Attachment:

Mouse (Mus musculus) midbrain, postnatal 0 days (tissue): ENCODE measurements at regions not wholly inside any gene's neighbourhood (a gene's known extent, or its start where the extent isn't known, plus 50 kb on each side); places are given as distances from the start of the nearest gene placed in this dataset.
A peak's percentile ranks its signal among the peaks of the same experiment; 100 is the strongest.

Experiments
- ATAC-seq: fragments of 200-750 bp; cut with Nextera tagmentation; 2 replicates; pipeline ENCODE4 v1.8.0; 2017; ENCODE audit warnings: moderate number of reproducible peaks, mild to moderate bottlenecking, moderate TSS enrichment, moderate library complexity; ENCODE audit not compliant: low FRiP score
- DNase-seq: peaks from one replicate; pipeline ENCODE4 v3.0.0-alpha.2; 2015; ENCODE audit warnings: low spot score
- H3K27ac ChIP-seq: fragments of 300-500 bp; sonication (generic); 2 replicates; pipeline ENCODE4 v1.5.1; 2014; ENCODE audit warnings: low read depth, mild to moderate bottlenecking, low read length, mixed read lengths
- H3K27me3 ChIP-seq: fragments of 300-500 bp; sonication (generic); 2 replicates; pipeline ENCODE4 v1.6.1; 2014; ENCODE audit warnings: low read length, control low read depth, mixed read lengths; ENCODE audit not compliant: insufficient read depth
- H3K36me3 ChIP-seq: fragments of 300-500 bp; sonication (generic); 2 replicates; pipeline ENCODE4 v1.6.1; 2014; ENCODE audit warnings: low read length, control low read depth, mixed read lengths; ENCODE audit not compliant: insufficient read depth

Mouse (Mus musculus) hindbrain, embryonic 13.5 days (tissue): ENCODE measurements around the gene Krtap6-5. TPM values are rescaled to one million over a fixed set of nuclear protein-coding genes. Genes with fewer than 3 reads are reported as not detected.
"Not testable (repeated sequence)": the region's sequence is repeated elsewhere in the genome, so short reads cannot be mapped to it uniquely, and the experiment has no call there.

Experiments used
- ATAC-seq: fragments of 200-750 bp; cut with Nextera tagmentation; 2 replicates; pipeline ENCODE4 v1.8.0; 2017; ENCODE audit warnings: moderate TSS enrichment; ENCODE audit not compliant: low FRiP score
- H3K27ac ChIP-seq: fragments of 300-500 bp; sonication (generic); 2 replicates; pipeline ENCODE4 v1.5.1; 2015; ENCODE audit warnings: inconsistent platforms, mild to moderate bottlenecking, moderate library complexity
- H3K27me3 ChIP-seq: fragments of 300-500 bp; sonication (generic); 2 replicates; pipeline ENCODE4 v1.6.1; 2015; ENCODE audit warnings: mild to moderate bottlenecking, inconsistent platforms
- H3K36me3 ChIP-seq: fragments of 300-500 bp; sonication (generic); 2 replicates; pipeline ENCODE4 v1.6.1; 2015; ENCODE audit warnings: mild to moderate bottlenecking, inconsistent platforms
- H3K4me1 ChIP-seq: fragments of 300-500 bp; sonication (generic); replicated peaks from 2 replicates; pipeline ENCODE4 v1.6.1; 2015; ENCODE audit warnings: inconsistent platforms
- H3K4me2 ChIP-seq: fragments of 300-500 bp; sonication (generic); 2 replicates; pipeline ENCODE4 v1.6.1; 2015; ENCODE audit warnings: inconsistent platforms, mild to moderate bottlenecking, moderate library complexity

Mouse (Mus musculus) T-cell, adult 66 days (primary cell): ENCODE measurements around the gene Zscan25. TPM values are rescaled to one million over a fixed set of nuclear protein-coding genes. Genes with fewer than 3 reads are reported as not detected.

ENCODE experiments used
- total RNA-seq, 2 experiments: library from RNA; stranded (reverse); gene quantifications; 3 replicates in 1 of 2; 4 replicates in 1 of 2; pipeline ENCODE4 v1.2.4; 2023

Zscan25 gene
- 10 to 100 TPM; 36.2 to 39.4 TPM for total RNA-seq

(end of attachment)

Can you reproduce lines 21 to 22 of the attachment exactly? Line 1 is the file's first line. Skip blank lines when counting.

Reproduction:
Zscan25 gene
- 10 to 100 TPM; 36.2 to 39.4 TPM for total RNA-seq